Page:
4 -min. read

Italy’s Bologna has many nicknames, with each of them revealing a different aspect of the city’s identity. For starters La Grassa, which means “The Fat”, refers to Bologna’s rich culinary culture (bonjourno tortellini and ragu). Then there’s La Rossa, or “The Red”, denoting the city’s left-of-centre political leanings as well as its stunning red-tiled roofs. And finally La Dotta, “The Learned”, points to the famous university, which is by all accounts the oldest in the world.

Bologna’s identity is diverse and dynamic, yet the city remains relatively unknown by tourists on their quest to see Italy’s most recognised landmarks. Those in the know often come for the food, which is fuelled by a rich bounty of produce – Parmigiano, prosciutto de Palma and truffles – from the surrounding region of Emilia Romagna. Others come for the music – Bologna was the first city in Italy to enter the music section of the UNESCO Creative Cities Network and there’s almost always a concert taking place in an old basilica or intricate palazzo.

Food and music might be the traditional pillars of the Bolognese experience, but there are new forms of cultural expression afoot here too. The area surrounding the university is home to street art, and the local bars are some of the liveliest in town. Soda Pop is a hit with students, while Kinki – which has played host to artists including Jimi Hendrix – has been named by some as the best club in Italy.

And just last year Bologna was recognised as the top “smart city” in the country, in part of a ranking that looked at indicators including broadband speed, energy efficiency and the presence of digital services. It is also the second densest start-up hub in Italy, perhaps due to the city’s wealth of support systems. Incredibol, for example, aids creative enterprises by offering services and workshops to help entrepreneurs develop their ideas. Meanwhile INstabil is a project that plans to transform an abandoned a former civic centre into a collective work space. It is initiatives such as these that are complementing Bologna’s legacy of creativity, while playing it forward.


Grand Hotel Majestic

Bologna’s only true luxury offering, Grand Hotel Majestic is home to an art collection that includes centuries-old frescoes. It’s all marble floors, silk drapes and gilded mirrors here, making it a good option for a stay that feels something like time travel.

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Art Commercianti Hotel

This hotel is housed in a building that dates back to the Middle Ages, and was the first seat of the city council and later part of the University of Bologna’s law school. Fittingly perhaps for a place with such a rich history, visitors can expect lots of old-fashioned furnishings, exposed beams and atmosphere.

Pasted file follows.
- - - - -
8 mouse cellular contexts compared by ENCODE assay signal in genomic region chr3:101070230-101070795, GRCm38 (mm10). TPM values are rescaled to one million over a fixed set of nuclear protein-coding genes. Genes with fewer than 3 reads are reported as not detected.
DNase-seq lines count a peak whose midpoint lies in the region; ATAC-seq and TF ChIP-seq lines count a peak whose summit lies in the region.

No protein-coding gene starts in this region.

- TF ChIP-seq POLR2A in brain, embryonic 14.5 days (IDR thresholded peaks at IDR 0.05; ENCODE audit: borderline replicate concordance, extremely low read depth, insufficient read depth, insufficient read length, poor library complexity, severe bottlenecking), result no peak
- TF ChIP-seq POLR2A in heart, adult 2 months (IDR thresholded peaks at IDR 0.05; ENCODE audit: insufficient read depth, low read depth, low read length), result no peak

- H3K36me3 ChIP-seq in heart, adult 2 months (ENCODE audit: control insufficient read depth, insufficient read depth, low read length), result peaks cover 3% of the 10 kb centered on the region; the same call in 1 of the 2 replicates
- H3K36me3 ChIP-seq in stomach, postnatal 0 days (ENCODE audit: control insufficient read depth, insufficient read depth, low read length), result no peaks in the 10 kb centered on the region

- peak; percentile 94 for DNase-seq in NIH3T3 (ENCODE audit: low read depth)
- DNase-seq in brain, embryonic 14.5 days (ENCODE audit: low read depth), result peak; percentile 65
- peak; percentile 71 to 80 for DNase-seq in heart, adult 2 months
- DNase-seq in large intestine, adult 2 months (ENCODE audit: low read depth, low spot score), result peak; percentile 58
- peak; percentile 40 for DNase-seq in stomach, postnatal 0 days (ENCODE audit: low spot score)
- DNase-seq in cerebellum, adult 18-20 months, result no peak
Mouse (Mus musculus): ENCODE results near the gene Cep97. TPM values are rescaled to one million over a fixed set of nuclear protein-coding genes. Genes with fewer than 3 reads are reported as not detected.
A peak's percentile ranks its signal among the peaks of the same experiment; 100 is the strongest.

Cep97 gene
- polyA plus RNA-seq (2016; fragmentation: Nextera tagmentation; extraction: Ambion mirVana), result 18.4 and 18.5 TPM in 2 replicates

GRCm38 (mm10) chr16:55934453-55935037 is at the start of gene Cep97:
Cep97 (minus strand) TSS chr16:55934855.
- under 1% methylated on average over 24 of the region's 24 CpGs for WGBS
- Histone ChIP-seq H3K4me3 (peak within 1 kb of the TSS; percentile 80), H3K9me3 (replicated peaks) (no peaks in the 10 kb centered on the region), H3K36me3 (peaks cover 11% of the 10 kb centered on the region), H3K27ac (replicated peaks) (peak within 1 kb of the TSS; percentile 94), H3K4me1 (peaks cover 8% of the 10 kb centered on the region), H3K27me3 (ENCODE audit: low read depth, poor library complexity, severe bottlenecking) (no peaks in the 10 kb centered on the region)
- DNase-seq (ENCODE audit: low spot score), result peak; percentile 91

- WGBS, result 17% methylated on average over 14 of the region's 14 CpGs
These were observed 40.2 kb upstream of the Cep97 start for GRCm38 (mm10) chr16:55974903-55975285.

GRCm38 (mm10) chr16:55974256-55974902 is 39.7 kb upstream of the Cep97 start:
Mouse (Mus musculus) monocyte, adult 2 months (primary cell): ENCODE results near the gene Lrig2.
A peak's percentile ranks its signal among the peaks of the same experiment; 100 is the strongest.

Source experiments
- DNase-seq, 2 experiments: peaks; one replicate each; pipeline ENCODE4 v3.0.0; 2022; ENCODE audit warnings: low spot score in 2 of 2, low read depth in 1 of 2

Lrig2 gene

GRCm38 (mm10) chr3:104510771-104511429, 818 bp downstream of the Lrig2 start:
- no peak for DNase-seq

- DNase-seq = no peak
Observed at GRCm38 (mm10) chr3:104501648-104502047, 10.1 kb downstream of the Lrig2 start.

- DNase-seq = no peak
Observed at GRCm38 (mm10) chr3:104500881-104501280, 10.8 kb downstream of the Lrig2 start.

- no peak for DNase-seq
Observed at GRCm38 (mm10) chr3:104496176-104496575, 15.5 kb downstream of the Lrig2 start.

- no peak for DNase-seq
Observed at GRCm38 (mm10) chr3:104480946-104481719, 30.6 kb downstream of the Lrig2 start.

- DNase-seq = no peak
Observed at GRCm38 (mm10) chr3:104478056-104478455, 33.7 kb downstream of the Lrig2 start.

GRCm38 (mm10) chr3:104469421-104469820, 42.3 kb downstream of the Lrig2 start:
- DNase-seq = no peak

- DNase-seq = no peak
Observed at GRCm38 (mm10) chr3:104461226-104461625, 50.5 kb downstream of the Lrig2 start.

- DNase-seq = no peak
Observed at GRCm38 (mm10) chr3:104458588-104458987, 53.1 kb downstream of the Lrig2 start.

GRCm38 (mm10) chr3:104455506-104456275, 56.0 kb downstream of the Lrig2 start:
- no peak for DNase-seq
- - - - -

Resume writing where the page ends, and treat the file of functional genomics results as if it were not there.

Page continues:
I Portici

A welcome break from the medieval feel of many of Bologna’s hotels, I Portici is a 90-room establishment with a clean-cut modernist interior. It still comes with a healthy dose of history, being located in a 19th century palazzo. And luxury too, being home to the only Michelin-starred restaurant in town.

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International Music Library and Museum

A must for anyone interested in Bologna’s musical heritage, this museum hosts hundred of portraits of renowned artists as well as antique musical instruments. The real highlight is the events programming, which has classical concerts and festivals to celebrate obscure instruments like the ocarina.

Modo Infoshop

A bookshop that’s open ’til midnight you say? Yes – this independent store-cum-café and bar is something of a late-night hub in the city. Modo specialises in anarchist books and comics, which are both nicely complemented by a perennial David Bowie soundtrack.

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Presentation Tonight in Bologna at Modoinfoshop! 🙂

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The Museo d’Arte Moderna di Bologna (MAMbo) is housed in the site of a former bakery. Today, bread and buns have been swapped for a permanent collection of up-and-coming artists (from post WW11 until present day), providing relief from the brooding religious art that characterises other cultural houses.


Well Done Fioravanti

This eatery has all the hallmarks of a modern hit – think exposed brickwork, hulking tables and a wall that doubles up as a blackboard. Traditional food takes a backseat here, and the menu instead focuses on burgers – the house speciality is a patty made from pork and beef that have been braised in beer.

All’osteria Bottega

This unassuming, family-style eatery is a Bolognese stalwart, and is dedicated to the highest quality regional ingredients – expect meals to start with home-cured prosciutto and salami before moving on to rich tortellini accompanied by organic wines.

Bar Fermento

Wine is the name of the game at this on-trend bar, but there are also mixologists on hand to craft cocktails. It’s an ideal spot to start or end your night, and it occasionally hosts talents from local musicians and DJs.


Kate Hamilton
The former Editor-in-Chief of SUITCASE Magazine, Kate is a freelance journalist who has written for titles including The Guardian, Wallpaper*, Stylist, ES Mag and Refinery29. She is based in London and always travels with books and an excessive amount of stationery.

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